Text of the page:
Interpretation: In light of the relatively high mutation frequency and a considerable number of positives in the group with squamous cell carcinoma, we recommend to continue the practice of mutation-testing all patients with non-small-cell lung cancer.
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http://dx.doi.org/10.4045/tidsskr.11.1017DOI Listing
April 2012

Prolonged survival in patients with lung cancer with diabetes mellitus.

J Thorac Oncol 2011 Nov;6(11):1810-7

Department of Thoracic Medicine, St. Olavs Hospital HF, Trondheim University Hospital, Trondheim, Norway.

Introduction: Patients with lung cancer have a high frequency of comorbidity. Data on the impact of diabetes mellitus, the most frequent endocrine disorder, on the prognosis of lung cancer are conflicting. The aim was to investigate the impact of diabetes mellitus on survival in lung cancer.

Method: We analyzed data from a cohort, the Nord-Trøndelag Health Study (HUNT study) linked to the Norwegian Cancer Registry and controlled the results using two lung cancer studies, the Pemetrexed Gemcitabine study and the Norwegian Lung Cancer Biobank. Survival in lung cancer with and without diabetes mellitus was compared using the Kaplan-Meier method and Cox regression model for each study and the studies combined.

Results: One thousand six hundred seventy-seven cases of lung cancer were included, 1031 from HUNT study, 436 from the Pemetrexed Gemcitabine study, and 210 from the Norwegian Lung Cancer Biobank registry, and among these 77 patients had diabetes mellitus. In the combined analysis, patients with lung cancer with diabetes mellitus had increased survival compared with those without (p = 0.005). The 1-, 2-, and 3-year survival in patients with lung cancer with and without diabetes mellitus were 43% versus 28%, 19% versus 11%, and 3% versus 1%, respectively. Adjusting for age, gender, histology, and stage of disease in the Cox regression model, the hazard ratio for survival in patients with lung cancer with diabetes mellitus was 0.55 (95% CI, 0.41-0.75) as compared with without.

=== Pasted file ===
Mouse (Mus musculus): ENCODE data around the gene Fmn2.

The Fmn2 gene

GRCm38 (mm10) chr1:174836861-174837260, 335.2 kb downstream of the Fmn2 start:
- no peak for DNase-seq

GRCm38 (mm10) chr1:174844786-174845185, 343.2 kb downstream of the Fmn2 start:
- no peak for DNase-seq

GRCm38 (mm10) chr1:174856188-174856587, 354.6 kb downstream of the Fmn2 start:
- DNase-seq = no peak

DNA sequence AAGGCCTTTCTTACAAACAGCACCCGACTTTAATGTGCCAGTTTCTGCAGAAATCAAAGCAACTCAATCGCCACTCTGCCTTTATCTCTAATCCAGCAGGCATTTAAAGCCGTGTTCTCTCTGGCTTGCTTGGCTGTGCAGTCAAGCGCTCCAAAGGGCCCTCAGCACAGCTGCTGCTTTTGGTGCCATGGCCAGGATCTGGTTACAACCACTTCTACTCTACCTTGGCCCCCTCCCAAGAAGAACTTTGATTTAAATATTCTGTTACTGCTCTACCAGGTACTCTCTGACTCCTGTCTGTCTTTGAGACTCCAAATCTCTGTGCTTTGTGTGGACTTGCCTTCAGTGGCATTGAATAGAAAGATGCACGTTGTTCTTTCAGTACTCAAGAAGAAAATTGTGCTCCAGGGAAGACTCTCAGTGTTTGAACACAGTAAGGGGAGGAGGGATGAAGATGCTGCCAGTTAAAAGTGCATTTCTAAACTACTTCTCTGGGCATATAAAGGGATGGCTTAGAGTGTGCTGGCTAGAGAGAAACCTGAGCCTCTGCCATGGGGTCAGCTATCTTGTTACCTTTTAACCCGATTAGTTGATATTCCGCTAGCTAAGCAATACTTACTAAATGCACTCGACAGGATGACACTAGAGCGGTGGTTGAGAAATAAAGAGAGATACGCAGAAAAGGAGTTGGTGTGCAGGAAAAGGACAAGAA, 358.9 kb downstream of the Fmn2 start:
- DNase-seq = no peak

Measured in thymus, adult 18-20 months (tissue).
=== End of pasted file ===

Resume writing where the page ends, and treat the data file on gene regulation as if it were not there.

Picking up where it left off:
Conclusion: Patients with lung cancer with diabetes mellitus have an increased survival compared with those without diabetes mellitus.
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http://dx.doi.org/10.1097/JTO.0b013e31822a75beDOI Listing
November 2011

Lung cancer patients' perceptions of informed consent documents.

Patient Educ Couns 2008 Nov;73(2):313-7

Department of Cancer Research and Molecular Medicine, Norwegian University of Science and Technology, St. Olavs Hospital, NO-7006 Trondheim, Norway.

Objective: To compare patients' perceptions and preferences of two different versions of informed consent documents.

Methods: Patients eligible for a trial of palliative chemotherapy for lung cancer (N = 22) were randomly assigned to receive either an original consent document or a shortened version written for the present study. Semi-structured interviews were conducted after the patients had read the consent documents. The interviews were transcribed verbatim and analysed using qualitative content analysis.

Results: Few differences between the two groups were found with respect to patients' assessment of the amount of content and the most important information in the documents. Information about disease and treatment seemed to be of most interest for the patients, while information about research aspects of the study such as financing, confidentiality and publishing (formalities) was judged to be of lesser relevance. Two patients who read the original document indicated that they treated the formalities as secondary.

Conclusion: Patients seemed to pay little attention to the research aspects, and thus risked to misunderstand the main point of the consent document.

Practice Implications: The structure of consent documents should clarify for the readers that they are asked to take part in research, and that participation is voluntary.
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http://dx.doi.org/10.1016/j.pec.2008.06.011DOI Listing
November 2008

[Investigation in suspected pulmonary tumor].

Tidsskr Nor Laegeforen 2005 Nov;125(21):2958

Kreftavdelingen, St. Olavs Hospital, 7006 Trondheim.

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November 2005